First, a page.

To Thomas Jefferson
N. York July 13. 1791
I received last evening your kind enquiries after my health. My last will have informed you of the state of it then. I continue to be incommoded by several different shapes taken by the bile; but not in a degree that can now be called serious. If the present excessive heat should not augment the energy of the cause, I consider myself as in a good way to get rid soon of its effects.
Beckley has just got back from his Eastern trip. He says that the partizans of Mr. Adam’s heresies in that quarter are perfectly insignificant in point of number—that particularly in Boston he is become distinguished for his unpopularity—that Publicola is probably the manufacture of his son out of materials furnished by himself—and that the publication is generally as obnoxious in New England as it appears to be in Pennsylvania. If young Adams be capable of giving the dress in which publicola presents himself, it is very probable he may have been made the Editor of his Father’s doctrines. I hardly think the Printer would so directly disavow the fact if Mr. Adams was himself the writer. There is more of method also in the arguments, and much less of clumsiness & heaviness in the stile, than characterize his writings. I mentioned to you some time ago an extract from a piece in the Poughkepsie paper, as a sensible comment on Mr. Adams’ doctrines. The whole has since been republished here, and is evidently from a better pen, than any of the Anti-publicolas I have seen. In Greenleafs paper of today is a second letter from the same quarter, which confirms the character I have given of the author.1
We understand here that 800 shares in the Bank committed by this City to Mr. Constable, have been excluded by the manner in which the business was conducted—that a considerable number from Boston met with the same fate—and that Baltimore has been kept out in toto. It is all charged on the manœuvers of Philada. which is said to have secured a majority of the whole to herself. The disappointed individuals are clamorous of course, and the language of the place marks a general indignation on the subject. If it should turn out that the cards were packed, for the purpose of securing the game to Philada. or even that more than half the Institution and of course the whole direction of it have fallen into the hands of that City some who have been loudest in their plaudits whilst they expected to share in the plunder, will be equally so in sounding the injustice of the monopoly, and the danger of undue influence on the Government.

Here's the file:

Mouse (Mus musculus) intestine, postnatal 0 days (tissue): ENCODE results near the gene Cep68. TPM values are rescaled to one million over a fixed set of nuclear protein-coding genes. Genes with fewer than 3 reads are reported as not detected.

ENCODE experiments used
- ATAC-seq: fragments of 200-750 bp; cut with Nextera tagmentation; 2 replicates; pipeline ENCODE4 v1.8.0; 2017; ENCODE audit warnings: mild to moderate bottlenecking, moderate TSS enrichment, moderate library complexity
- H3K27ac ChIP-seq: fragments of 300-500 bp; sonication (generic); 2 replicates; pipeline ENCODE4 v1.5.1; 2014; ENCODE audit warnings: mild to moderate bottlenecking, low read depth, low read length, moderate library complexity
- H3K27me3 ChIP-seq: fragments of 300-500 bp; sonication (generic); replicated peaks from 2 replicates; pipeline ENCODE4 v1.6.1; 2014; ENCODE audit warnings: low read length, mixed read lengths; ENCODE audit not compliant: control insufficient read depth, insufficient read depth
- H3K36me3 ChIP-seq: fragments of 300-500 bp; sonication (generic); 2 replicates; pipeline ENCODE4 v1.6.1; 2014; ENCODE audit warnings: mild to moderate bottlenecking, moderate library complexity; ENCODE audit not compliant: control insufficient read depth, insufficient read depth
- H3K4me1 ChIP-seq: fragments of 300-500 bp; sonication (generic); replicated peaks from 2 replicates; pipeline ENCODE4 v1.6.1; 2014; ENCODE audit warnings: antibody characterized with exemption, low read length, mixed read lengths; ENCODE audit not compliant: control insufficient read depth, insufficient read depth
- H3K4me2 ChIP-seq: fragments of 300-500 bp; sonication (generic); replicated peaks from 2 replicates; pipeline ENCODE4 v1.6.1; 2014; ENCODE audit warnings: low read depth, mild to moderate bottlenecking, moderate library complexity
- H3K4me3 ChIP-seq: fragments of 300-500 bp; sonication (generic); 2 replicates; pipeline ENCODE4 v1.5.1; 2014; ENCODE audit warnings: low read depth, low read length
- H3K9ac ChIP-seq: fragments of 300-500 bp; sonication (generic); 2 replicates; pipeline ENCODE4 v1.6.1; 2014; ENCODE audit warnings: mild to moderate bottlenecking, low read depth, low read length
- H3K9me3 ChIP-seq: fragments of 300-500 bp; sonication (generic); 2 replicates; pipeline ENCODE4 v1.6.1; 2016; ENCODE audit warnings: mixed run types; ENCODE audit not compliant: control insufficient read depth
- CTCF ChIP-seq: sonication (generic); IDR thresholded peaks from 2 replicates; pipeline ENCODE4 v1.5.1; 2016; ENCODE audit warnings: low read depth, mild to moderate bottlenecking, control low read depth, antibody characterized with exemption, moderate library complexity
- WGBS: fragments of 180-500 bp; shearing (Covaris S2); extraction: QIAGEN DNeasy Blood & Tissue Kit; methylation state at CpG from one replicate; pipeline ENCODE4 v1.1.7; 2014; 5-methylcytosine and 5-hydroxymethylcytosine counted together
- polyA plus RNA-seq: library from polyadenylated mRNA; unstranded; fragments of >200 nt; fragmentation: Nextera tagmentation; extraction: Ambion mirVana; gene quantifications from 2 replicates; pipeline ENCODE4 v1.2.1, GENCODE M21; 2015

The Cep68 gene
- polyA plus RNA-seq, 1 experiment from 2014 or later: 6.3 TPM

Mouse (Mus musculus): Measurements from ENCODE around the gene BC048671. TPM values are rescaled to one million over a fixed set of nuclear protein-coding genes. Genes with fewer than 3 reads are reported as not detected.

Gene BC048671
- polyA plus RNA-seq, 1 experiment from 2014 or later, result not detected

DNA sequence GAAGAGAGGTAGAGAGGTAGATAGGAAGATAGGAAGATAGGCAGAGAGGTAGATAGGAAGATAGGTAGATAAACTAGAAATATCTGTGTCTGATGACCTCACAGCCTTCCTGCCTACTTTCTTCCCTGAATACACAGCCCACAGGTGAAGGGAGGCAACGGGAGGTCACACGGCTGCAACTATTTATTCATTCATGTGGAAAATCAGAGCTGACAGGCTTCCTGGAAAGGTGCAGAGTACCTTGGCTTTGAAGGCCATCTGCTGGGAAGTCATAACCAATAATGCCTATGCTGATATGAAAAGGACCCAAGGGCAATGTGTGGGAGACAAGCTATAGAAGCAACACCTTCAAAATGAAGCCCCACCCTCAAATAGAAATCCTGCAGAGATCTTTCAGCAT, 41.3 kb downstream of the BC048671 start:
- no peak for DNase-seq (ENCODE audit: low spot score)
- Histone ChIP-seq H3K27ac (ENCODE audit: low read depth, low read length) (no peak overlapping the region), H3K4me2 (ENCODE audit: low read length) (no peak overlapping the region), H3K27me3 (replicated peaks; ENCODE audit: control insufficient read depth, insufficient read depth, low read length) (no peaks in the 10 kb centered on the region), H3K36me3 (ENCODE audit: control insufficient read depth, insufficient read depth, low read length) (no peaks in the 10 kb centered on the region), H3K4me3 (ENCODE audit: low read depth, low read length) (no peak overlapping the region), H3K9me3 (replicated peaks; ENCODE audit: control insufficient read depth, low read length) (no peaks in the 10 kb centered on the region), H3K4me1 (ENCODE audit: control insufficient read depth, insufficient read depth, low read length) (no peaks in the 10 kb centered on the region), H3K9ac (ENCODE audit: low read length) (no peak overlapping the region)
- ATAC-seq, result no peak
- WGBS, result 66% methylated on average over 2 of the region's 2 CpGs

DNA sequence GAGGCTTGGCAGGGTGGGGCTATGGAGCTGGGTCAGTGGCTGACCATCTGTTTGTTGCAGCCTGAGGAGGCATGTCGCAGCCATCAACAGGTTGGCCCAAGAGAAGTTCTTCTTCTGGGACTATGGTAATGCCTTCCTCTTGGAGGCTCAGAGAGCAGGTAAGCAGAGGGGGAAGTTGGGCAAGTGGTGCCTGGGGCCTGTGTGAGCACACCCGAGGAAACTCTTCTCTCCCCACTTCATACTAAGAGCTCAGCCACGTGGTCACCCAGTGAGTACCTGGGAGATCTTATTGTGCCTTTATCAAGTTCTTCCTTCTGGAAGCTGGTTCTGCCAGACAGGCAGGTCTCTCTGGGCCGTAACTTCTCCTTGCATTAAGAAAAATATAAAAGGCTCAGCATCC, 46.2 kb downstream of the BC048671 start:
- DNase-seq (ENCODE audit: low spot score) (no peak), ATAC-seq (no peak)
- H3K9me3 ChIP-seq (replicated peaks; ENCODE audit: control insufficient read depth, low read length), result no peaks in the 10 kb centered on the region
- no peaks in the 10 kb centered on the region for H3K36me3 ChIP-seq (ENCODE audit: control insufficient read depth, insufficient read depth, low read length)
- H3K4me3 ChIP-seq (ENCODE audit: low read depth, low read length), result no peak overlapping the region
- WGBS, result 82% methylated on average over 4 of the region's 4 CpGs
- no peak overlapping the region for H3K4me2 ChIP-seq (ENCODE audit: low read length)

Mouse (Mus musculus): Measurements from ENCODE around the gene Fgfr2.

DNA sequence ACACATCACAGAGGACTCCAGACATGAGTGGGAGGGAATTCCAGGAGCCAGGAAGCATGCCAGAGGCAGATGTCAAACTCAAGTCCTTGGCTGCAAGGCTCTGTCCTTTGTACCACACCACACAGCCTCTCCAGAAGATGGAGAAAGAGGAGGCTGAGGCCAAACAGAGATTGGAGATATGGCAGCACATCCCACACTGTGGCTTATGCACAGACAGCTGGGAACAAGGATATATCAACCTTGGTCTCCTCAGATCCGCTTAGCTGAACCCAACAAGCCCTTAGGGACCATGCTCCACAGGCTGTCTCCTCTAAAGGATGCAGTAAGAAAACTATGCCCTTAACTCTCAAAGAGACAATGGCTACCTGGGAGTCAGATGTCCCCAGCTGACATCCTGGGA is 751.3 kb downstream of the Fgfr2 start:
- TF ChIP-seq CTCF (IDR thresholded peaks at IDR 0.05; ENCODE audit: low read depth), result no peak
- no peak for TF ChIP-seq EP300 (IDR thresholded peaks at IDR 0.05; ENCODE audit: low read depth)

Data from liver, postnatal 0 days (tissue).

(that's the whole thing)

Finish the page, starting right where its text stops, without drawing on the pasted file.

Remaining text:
The Packet is not yet arrived. By a vessel arived yesterday newspapers are recd. from London which are said to be later than any yet come to hand. I do not find that any particular facts of moment are handed out. The miscellaneous articles come to me thro’ Childs’ paper, which you get sooner than I could rehearse to you. It has been said here by the Anglicans that the President’s Message to Congs. on the subject of the commercial disposition of G. B. has been asserted openly by Mr. Pitt to be misrepresentation—and as it would naturally be traced to Govr. Morris it has been suggested that he fell into the hands of the Chevr. Luzerne who had the dexterity to play off his negociations for French purposes.2 I have reason to believe that B—ck—th3—has had a hand in throwing these things into circulation. I wish you success with all my heart in your efforts for Payne. Besides the advantage to him which he deserves, an appointment for him, at this moment would do public good in various ways. Always & truly yours
Js. Madison Jr.
RC (DLC). Addressed by JM and franked. Docketed by Jefferson, “recd. July 16.”
1. Two letters by “A Customer” [R. R. Livingston?] in the Poughkeepsie Journal were reprinted in the N.Y. Journal, 2 and 13 July 1791 (Boyd, Papers of Jefferson description begins Julian P. Boyd et al., eds., The Papers of Thomas Jefferson (20 vols. to date; Princeton, 1950—). description ends , XX, 300–301 n.).
2. Gouverneur Morris, a business partner of William Constable’s, had recently been on a special mission to London, where Anne-César, chevalier de La Luzerne, was the French ambassador.
3. At a later time JM interlined “Beckwith” here.